Amanda Binnie, 23, is going through that process now. She lost her husband Sean in May 2009, six months after they married. Corporal Binnie, who served in the Black Watch regiment, died during a firefight with insurgents.
Sean’s inquest was particularly painful – she heard evidence from three soldiers who had been with him on the day he died. Amanda had not been told there would be eyewitness accounts, and she found them particularly upsetting.
“I should have been told that was coming up, but I wasn’t. The whole six months after it happened was a blur.”
The army, she says, was brilliant to her in the months after the death, but she has lost touch with her welfare officer, which is something she regrets.
Binnie says she had gone through phases in the past few months when she was “angry, shocked and hated the world.” The support of her family in Belfast, and the friends she made through Sean in the military, have helped her through.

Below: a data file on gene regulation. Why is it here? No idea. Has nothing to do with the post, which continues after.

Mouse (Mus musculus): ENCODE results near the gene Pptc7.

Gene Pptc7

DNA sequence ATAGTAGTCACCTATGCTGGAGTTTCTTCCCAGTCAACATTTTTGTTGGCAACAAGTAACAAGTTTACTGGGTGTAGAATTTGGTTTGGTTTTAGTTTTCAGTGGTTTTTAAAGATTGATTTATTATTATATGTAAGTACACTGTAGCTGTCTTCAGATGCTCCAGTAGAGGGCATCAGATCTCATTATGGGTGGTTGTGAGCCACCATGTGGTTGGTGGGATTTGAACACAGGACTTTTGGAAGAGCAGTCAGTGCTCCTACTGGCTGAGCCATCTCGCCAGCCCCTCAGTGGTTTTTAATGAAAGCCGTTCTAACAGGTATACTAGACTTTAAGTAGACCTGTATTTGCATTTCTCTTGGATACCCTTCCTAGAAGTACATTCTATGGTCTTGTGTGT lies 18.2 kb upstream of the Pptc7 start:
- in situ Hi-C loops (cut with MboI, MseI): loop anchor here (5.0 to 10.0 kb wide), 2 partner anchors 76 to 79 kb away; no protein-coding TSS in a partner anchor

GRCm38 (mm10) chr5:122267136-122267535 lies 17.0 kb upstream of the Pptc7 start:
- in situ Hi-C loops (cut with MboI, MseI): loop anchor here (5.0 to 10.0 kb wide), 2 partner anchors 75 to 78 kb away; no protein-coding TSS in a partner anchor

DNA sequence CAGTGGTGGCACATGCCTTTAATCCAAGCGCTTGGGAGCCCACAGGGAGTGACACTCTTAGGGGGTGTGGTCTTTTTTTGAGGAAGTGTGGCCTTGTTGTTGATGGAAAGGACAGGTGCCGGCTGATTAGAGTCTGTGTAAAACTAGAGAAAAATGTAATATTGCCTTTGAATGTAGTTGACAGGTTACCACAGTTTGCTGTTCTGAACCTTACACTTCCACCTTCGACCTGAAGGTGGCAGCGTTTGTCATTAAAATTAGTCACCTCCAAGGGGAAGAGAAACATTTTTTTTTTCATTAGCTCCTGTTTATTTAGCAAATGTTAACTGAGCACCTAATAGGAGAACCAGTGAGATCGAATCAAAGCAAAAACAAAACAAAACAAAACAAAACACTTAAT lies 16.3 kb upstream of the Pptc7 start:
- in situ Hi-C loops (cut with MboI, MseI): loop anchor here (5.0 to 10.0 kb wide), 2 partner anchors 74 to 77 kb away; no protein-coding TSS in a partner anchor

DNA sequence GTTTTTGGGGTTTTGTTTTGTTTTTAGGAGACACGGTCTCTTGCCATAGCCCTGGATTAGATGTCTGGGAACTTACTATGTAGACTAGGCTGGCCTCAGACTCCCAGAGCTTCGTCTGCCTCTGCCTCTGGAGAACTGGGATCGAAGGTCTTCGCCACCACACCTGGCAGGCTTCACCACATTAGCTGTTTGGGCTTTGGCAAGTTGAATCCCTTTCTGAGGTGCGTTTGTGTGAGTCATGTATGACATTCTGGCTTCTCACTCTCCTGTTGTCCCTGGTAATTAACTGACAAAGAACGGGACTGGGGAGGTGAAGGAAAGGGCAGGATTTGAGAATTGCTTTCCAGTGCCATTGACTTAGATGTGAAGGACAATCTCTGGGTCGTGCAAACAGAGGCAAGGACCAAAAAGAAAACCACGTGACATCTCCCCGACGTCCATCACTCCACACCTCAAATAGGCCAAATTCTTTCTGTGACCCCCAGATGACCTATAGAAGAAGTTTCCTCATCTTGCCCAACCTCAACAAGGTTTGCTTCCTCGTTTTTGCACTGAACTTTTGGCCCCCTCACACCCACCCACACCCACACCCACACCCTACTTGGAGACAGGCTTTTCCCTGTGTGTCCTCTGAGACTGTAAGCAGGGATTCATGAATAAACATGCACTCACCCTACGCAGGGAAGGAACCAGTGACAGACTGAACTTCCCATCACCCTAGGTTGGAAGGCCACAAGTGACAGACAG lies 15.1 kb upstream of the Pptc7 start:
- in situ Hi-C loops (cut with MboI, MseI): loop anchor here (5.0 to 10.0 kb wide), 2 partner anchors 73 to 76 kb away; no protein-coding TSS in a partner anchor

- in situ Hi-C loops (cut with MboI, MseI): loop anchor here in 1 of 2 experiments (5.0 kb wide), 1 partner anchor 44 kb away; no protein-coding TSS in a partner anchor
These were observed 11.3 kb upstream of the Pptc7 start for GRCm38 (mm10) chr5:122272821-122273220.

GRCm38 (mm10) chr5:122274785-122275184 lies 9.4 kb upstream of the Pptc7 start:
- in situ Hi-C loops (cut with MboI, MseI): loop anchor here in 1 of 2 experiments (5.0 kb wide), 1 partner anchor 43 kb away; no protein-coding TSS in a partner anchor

“It takes a long time to come to terms with it. I don’t think I am ready yet to think about what I will do for the rest of my life. I have thrown myself into charity work, which keeps me busy.”
Money is not something she is thinking about right now. It’s enough to deal with day-to-day life.
So far, the Treasury has been unmoved by the lobbying, but the campaign is gathering momentum. With the army, navy and air force all committed to operations in Afghanistan for the next four years at least, the issue could be a running sore for Cameron, who promised to support the military as best he could.